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You are building a software with separated client and server-side code (different people) - would you create one repository or two?

E.g., we have front-end developers who are not working with server code, so they are not interested in checking it out. A server-side developer doesn't change client-side code too, but he is responsible for building/deploying the whole application. What is best practice?

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I like the separation more because I can easily see if there any changes in 'my' code. –  mico Nov 25 '11 at 9:30

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I would set it up as separate repositories and use submodules to import them into a big main repository that can be used to synchronize and test. Any shared code can be created in a library project (another repo). Might seem like an overkill for a smaller project but as the code base starts to grow it will prove quite useful.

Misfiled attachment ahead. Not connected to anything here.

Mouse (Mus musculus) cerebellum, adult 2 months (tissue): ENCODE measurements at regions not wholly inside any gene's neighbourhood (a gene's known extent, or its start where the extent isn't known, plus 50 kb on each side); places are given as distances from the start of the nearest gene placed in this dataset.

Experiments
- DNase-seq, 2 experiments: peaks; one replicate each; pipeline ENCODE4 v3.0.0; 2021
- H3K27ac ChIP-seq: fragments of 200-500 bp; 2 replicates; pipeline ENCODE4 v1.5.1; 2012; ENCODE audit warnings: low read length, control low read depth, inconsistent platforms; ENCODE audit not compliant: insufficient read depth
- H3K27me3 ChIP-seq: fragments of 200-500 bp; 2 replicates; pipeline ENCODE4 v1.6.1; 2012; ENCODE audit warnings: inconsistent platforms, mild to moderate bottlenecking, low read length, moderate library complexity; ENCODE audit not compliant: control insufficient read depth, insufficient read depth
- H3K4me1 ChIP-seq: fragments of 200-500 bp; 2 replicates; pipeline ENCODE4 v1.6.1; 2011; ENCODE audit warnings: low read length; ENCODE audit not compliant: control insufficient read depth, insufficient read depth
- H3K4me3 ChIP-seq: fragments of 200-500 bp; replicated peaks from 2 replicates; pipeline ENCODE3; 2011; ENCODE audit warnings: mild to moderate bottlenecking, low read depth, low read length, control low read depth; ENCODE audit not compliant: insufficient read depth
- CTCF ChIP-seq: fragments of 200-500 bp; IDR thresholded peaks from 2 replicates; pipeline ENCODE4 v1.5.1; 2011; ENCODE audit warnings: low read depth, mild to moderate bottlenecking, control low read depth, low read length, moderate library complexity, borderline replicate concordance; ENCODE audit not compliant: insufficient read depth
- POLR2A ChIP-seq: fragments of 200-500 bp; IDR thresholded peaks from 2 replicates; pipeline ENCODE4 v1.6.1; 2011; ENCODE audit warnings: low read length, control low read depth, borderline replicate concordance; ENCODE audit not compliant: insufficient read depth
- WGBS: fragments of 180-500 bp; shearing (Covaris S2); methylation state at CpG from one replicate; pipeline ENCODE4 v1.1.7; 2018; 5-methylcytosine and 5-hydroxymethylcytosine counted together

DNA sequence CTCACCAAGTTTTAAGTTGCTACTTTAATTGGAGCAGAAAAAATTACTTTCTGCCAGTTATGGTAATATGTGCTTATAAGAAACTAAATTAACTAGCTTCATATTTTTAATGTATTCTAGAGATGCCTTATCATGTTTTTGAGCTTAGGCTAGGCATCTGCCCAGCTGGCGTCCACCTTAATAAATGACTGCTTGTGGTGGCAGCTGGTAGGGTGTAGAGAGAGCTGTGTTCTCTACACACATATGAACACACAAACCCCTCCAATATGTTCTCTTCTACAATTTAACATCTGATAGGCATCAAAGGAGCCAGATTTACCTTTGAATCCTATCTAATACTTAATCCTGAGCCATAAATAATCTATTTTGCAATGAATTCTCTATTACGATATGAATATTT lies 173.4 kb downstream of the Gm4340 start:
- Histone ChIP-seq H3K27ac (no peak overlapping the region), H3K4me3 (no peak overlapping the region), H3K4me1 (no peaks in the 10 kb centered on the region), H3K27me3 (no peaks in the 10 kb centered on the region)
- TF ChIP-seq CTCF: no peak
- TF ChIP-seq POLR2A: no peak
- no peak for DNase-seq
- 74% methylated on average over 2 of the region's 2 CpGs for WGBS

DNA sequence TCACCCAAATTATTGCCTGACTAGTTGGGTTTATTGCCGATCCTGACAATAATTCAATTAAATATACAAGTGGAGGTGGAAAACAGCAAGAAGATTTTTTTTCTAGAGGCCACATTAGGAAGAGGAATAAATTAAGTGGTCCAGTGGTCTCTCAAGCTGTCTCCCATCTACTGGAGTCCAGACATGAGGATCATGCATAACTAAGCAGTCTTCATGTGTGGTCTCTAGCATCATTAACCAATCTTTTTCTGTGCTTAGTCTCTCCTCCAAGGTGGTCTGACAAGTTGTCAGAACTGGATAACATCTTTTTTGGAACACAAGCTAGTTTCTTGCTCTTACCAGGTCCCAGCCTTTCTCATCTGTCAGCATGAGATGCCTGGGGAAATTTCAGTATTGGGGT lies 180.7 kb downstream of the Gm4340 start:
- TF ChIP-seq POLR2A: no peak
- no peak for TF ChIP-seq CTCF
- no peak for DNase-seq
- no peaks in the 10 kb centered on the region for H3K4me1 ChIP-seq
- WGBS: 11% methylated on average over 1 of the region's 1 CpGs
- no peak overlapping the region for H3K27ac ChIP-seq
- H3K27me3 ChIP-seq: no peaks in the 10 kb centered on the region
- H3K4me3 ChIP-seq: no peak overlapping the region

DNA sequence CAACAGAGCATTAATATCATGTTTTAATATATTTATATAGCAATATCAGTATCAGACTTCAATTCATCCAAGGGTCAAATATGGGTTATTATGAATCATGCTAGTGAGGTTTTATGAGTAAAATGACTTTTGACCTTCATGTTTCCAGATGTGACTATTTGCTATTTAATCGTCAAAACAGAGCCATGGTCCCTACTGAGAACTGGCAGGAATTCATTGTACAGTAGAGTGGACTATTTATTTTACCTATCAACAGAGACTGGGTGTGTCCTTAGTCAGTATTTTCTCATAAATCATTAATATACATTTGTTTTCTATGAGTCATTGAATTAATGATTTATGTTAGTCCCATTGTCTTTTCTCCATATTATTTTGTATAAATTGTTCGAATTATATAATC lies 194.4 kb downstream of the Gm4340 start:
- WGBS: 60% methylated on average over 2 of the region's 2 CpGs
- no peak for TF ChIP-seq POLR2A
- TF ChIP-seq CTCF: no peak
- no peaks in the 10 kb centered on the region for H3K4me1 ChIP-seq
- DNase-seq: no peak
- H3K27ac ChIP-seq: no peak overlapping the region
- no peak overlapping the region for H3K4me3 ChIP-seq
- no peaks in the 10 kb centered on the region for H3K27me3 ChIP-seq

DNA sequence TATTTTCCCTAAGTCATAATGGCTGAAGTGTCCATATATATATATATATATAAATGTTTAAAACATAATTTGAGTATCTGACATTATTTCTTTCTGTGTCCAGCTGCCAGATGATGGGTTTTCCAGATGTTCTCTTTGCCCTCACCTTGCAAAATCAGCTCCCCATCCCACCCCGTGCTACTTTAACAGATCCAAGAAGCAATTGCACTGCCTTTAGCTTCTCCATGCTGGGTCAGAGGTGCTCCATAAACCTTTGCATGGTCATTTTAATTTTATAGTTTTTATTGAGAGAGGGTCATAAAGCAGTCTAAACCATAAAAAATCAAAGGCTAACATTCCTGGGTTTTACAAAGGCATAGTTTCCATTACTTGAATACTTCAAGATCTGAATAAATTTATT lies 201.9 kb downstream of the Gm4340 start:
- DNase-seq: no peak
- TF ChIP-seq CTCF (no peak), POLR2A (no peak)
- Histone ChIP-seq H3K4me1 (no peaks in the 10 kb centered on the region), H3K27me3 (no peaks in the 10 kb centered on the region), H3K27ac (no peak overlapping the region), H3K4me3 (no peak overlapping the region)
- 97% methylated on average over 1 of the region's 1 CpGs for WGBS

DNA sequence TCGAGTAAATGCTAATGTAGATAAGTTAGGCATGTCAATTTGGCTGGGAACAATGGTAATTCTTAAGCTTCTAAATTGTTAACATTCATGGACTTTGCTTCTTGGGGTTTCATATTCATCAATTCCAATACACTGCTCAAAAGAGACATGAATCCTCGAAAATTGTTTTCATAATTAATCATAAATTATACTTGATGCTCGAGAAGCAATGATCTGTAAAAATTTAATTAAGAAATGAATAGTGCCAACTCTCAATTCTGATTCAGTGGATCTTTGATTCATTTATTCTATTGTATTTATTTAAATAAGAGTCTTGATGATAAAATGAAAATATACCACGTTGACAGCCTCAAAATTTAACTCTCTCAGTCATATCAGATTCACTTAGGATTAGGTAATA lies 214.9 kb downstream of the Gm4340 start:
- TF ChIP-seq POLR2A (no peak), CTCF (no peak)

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I would generally keep the two parts in one repository. They will be much easier to keep in sync that way. And, they may even share code or some sort of protocol specification file.

The presence of extra files for each developer shouldn't bother them too much. If this is really an issue, then there are ways to tell Git to not populate certain directories when checking out code.

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